- Published on Wednesday, 04 April 2012 01:00
- Written by Traci Newell - Staff Writeremail@example.com
The Los Altos School District and Bullis Charter School last week officially concluded legal action pertaining to the Court of Appeal’s decision on the 2009-2010 facilities offer to the charter school.
The Hon. Patricia Lucas of the Santa Clara County Superior Court issued a judgment March 26 that closed the case that addresses portions of Proposition 39 law, which required school districts to provide “reasonably equivalent” facilities for charter school students.
The two sides walked away with disparate viewpoints on the ruling.
Ken Moore, charter school board chairman, said the ruling clarified what the facilities offer, including the 2012-2013 offer, should encompass.
A press release from the charter school said the ruling ordered that the district must:
• Provide Bullis with reasonably equivalent facilities.
• Use actual building size and outdoor space when conducting the equivalency analysis, ending the practice of using “standard” room sizes.
• Measure all outdoor space when conducting the equivalency analysis.
• Offer Bullis facilities, such as a child-care facility and amphitheater, that are reasonably equivalent to those of Los Altos School District schools.
• End its practice of charging Bullis to share space, as it ignores established sharing agreements.
“The time is now for the Los Altos School District board members to ensure that all public school students in our community are given access to equivalent facilities,” Moore said.
Moore contended that the district must amend its 2012-2013 facilities offer to make it legally compliant, as the current offer proposes that the charter school serve 439 students on a site that was deemed “insufficient” for 327 students by the California Court of Appeal.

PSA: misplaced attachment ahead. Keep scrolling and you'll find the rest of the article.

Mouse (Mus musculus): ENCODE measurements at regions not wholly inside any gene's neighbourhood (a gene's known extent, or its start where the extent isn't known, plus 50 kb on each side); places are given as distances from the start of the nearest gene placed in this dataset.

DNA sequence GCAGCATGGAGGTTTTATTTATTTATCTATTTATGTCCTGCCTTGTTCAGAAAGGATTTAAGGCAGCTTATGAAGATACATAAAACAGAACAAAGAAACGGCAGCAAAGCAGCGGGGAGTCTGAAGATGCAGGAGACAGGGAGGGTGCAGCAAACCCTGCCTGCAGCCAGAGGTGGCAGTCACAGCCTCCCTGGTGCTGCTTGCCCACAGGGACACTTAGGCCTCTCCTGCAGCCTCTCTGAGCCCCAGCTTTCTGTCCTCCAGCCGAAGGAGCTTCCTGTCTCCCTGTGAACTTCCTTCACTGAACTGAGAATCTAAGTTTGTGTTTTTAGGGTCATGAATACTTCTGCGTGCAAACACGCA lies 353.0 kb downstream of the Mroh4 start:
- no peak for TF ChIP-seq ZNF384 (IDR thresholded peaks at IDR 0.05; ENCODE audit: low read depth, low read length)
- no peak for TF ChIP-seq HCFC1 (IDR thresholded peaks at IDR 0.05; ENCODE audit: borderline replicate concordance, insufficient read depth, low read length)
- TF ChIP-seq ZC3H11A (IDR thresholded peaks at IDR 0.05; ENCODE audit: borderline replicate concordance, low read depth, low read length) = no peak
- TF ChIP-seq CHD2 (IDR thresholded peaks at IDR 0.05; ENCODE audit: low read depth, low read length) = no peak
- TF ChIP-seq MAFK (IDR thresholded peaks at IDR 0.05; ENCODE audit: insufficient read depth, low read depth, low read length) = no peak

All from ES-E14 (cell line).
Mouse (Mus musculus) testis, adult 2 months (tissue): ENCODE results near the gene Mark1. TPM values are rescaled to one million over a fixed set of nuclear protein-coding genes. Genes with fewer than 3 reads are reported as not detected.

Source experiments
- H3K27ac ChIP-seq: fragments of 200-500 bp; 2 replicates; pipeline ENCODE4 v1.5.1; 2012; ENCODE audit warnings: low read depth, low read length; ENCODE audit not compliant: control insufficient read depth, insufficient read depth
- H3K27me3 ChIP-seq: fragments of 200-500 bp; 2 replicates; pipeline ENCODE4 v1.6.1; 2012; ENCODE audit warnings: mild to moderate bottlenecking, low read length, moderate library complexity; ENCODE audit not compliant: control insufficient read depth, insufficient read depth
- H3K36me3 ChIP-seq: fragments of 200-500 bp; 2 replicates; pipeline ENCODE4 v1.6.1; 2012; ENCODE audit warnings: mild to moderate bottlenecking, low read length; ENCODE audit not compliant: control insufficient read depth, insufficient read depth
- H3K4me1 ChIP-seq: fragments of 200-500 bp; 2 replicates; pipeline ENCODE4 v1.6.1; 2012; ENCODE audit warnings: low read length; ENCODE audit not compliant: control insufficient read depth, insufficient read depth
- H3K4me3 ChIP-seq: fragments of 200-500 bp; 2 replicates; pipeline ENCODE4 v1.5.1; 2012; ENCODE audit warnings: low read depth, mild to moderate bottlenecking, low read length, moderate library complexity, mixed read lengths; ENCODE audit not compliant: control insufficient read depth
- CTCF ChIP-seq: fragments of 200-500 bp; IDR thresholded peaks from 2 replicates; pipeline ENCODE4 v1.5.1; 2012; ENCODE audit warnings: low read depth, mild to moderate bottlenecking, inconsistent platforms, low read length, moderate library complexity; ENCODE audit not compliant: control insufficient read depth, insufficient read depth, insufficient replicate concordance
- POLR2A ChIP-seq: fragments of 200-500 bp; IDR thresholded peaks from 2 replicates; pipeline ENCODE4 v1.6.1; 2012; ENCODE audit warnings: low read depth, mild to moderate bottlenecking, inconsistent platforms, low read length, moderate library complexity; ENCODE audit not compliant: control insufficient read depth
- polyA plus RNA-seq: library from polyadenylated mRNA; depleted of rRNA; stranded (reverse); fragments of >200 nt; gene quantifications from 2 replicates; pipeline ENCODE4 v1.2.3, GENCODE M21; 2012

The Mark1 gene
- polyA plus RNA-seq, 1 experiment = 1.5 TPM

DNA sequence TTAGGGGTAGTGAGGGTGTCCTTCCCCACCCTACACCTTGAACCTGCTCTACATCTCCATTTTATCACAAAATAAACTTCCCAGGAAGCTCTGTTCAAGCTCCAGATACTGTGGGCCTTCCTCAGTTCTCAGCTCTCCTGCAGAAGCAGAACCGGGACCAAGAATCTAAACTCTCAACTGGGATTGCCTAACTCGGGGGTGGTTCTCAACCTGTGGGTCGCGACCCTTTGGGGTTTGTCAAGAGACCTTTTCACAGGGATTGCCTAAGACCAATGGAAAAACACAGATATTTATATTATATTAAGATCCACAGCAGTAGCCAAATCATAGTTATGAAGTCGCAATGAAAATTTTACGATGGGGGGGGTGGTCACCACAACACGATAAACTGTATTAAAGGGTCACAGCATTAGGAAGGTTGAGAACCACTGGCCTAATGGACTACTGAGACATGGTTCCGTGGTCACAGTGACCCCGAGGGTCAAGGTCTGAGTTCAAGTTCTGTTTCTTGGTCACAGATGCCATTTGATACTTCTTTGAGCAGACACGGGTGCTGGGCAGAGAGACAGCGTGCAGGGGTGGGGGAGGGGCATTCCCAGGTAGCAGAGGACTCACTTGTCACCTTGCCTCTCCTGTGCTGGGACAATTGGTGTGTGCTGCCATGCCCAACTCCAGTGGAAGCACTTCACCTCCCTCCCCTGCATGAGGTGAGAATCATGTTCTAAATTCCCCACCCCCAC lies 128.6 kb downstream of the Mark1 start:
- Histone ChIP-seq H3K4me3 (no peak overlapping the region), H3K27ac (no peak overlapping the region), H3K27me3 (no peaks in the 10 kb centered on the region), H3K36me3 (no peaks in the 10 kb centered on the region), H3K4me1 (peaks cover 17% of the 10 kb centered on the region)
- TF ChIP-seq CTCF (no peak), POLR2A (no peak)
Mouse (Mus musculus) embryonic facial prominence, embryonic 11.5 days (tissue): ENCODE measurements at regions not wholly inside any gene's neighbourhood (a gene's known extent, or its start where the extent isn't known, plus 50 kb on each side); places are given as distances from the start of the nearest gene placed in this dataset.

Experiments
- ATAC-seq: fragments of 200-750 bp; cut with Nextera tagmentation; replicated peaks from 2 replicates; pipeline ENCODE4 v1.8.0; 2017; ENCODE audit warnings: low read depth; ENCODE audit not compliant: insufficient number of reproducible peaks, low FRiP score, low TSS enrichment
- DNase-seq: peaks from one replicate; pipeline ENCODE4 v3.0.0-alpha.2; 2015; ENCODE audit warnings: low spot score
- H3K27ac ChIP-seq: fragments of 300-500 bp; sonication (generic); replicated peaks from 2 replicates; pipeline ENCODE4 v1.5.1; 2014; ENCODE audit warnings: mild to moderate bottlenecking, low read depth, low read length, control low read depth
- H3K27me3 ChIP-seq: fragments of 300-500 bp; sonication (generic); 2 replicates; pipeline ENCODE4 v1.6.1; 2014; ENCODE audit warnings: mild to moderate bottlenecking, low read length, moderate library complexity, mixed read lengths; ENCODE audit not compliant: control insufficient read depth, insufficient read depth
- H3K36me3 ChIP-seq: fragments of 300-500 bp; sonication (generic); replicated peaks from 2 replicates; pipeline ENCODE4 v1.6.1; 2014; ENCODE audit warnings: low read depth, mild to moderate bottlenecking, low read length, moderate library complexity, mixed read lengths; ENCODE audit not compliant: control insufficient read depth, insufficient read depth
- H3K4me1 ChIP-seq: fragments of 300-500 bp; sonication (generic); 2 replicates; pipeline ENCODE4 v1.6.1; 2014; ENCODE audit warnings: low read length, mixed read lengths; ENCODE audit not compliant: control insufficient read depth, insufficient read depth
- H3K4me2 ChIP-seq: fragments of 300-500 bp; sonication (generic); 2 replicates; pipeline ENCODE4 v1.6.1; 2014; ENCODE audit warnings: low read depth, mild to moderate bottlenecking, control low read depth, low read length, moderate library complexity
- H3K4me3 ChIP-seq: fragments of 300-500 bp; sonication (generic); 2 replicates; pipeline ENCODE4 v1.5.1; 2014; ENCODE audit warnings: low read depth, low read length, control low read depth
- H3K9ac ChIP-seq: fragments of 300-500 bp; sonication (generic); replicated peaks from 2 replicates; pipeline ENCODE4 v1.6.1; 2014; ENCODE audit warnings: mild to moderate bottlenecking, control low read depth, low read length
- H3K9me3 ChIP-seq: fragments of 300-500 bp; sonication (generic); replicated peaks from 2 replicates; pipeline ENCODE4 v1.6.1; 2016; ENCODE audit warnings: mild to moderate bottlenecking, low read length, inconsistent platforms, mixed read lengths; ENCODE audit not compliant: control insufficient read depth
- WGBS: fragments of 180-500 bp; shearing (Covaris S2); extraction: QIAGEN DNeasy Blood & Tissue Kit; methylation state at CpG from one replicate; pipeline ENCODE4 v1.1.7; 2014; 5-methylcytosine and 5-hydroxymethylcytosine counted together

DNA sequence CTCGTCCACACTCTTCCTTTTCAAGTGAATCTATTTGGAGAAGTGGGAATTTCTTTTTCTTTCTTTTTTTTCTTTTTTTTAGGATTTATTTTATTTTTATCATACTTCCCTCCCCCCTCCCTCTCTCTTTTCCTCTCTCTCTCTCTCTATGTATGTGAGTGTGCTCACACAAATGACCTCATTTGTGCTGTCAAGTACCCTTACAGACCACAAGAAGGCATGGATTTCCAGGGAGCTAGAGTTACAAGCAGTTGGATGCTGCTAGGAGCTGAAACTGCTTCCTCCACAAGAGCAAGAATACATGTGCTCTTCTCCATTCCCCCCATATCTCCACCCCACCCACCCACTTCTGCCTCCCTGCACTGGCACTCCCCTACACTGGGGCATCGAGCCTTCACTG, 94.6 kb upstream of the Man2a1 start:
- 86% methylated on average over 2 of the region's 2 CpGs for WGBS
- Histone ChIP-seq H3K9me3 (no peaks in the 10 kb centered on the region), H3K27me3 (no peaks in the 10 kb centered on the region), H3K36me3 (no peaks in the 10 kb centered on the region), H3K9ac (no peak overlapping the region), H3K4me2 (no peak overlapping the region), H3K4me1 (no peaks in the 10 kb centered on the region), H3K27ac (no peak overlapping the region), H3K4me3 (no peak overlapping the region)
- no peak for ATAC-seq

District officials disagreed with the charter school representatives’ contentions, claiming in a statement last week that they have worked to include the judge’s clarifications in their latest facilities offer (see story on page 1).
The district also claimed victory in a number of areas, specifically noting that the ruling shoots down the charter school’s right to a campus of its own.
“Importantly, however, the judgment rejects Bullis Charter School’s request to add findings that the Court of Appeal never made,” Superintendent Jeff Baier said in the statement. “Rather … the judgment does not require the district to provide the charter school with its own exclusive campus, nor does it require any pre-set minimum acreage for the district’s school facilities offer to comply with Proposition 39.”
Baier added that the law requires the district to provide reasonably equivalent facilities, “which involves a practical assessment of the quality of the facilities and does not require the kind of formulaic approach that the charter school has been demanding.”
Moore said the ruling provides a “direct path” to Lucas, meaning charter school officials could choose to bring the 2012-2013 facilities offer back to the judge if they deem it fails to uphold the clarifications in her ruling.
Looking ahead, Los Altos School District board President Mark Goines said the district is still committed to developing a long-term facilities solution for the charter school.
“The district remains hopeful that the mediation efforts currently under way between it and Bullis Charter School will result in a long-term solution on the allocation of facilities so that both the district and the charter school can concentrate on their key missions – educating children,” he said.